Nope the main reason for the word "NO" is because as an experienced adult... 42 years experienced to be exact, (I know it’s crazy to think of me as an expert when I’d lose my head if it weren’t attached) but from my own experience and also weighing in Dad’s experiences as well (now we’re talking about 86 years of worldliness and wisdom!) Sometimes, okay more than sometimes, our intuition and years of trials and tribulations is enough to make some pretty sound conclusions about the outcome of a situation. It might not always be compatible to their thoughts on the subject, or generation-ally “user friendly”, but it’s a ton more than the 15 and 13 years (x2) they’ve spent on this planet. ( Even if we add up all their years, sadly they are still 1 year shy of my own grand number)
I know you’re thinking... wrap it up Mom...get to the point. Okay, okay...So here goes the “mommed out”, version of how this all plays out in my head... The moment they were plopped onto my belly after birth with those gut wrenching cries I experienced a feeling I hadn’t had before...From pure instinct I wanted to hold them, comfort them and protect them from any and all physical and emotional pain.
Take a moment to fathom where I’m coming from, that it’s kinda distressing to go from being the ALL AND MIGHTY PROTECTOR who shielded you from the monsters that hid in your closet to a bystander relinquishing all control as you walk out the door into the big bad world to meander amongst the real life monsters who could gobble you up in broad daylight. (Literally and metaphorically speaking) Ok, if I’m disclosing it all, I will admit to occasionally having outlandish thoughts involving chains outside our doors to keep them all locked inside and out of harms way, but do not worry these are fleeting moments of emotional weakness (and besides Tim didn’t include chains in the Lowes home improvement budget)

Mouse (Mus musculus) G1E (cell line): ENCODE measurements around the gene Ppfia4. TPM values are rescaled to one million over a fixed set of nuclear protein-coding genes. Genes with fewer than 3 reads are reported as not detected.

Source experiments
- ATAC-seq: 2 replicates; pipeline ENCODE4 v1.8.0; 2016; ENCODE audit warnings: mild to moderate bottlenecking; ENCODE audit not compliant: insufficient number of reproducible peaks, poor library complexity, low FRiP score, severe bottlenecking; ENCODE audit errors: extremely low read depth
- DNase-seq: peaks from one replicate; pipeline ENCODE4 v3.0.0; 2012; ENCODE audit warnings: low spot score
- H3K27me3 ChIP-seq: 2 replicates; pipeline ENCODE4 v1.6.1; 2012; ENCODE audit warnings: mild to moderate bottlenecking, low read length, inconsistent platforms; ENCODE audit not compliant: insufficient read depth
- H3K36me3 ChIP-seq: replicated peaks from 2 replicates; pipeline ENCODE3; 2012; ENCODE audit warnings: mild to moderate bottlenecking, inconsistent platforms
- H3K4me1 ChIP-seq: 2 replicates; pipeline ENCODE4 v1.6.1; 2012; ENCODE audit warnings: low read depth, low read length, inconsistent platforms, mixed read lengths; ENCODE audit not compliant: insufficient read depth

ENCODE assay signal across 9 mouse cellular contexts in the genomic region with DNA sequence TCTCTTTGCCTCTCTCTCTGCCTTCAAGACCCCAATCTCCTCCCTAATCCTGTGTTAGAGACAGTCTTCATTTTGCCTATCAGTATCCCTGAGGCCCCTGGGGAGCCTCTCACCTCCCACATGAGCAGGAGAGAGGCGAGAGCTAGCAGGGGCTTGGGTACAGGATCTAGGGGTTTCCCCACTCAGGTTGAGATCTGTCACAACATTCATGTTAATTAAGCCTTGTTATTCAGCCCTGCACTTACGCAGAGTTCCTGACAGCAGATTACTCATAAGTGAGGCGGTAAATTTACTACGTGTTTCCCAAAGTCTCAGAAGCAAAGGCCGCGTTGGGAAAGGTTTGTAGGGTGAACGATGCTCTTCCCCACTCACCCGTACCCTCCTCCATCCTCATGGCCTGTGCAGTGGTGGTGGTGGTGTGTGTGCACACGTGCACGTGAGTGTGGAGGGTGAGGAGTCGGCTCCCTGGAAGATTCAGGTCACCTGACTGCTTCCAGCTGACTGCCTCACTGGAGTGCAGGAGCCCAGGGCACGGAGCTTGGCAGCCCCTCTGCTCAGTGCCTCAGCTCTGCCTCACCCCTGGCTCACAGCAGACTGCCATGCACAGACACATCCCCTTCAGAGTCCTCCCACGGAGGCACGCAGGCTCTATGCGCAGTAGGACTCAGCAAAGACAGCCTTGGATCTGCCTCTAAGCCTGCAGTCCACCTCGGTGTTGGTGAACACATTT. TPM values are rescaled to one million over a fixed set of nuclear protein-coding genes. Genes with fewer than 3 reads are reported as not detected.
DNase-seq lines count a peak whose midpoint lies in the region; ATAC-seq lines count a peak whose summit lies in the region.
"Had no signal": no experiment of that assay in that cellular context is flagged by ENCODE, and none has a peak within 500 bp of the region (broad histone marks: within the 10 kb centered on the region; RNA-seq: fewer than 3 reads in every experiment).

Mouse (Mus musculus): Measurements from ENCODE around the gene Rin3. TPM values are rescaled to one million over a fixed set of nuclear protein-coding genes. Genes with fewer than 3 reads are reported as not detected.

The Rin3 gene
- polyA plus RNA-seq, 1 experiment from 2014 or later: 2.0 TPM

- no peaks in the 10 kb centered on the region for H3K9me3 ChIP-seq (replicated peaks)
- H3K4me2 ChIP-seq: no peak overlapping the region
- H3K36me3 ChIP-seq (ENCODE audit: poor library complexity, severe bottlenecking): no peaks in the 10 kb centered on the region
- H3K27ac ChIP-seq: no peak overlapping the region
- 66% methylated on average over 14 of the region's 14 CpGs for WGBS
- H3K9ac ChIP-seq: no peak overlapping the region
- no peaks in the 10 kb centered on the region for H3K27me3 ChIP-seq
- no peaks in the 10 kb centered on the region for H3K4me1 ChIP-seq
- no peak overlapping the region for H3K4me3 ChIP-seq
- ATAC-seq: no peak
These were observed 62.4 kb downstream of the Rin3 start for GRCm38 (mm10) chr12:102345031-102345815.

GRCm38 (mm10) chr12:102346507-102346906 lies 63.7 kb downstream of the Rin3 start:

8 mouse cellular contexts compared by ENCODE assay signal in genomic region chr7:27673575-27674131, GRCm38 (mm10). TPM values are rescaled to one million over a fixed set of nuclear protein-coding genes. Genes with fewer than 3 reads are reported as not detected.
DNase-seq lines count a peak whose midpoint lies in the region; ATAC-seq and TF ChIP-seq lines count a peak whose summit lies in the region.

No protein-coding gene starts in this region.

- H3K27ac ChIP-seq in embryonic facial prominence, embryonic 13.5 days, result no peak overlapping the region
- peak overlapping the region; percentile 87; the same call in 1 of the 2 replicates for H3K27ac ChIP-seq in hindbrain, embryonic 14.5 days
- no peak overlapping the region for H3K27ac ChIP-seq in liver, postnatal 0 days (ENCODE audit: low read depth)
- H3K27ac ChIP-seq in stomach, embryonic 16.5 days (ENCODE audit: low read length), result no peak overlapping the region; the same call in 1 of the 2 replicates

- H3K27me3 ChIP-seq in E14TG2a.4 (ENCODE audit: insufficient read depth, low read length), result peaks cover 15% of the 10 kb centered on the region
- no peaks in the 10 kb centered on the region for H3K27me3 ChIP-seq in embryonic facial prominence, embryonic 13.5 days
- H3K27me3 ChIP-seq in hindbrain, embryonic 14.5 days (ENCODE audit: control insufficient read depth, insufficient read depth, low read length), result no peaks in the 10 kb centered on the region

(below paragraph unchanged from the letter I gave my kids. It was too hard to put this in third person :-)
So as I study up for the next midterm, of which I’m striving to pass with flying colors, I need to ask a favor...the more information, data and details you can share with me about, well, your GENERAL EXISTANCE the better equipped I’ll feel when presented with hard questions like can I trust you to make the right choice, the one that will keep you safe so I don’t have to. I know that if I can fill in the blanks with the cold hard facts rather than information I’ve gathered from my own personal science experiment, then I have a good chance at succeeding when it comes to the final exam. (date set for this exam is the day you leave for college) I’m solely requesting JUST enough information to get me by to achieve a middle of the road “C” and JUST enough detail so that you don’t feel as though you are left unexposed, because, much to our dismay, parents aren’t supposed to know everything about their kids. If we can make this compromise...a trade of your information for my trust then I promise, in return, to give you plenty of time to experience Love, Life and Learning your OWN Lessons. I might even let you cross the monkey bars without hovering below to make sure you don’t fall. Oh who am I kidding, that’s going way too far. Baby steps people. Baby steps.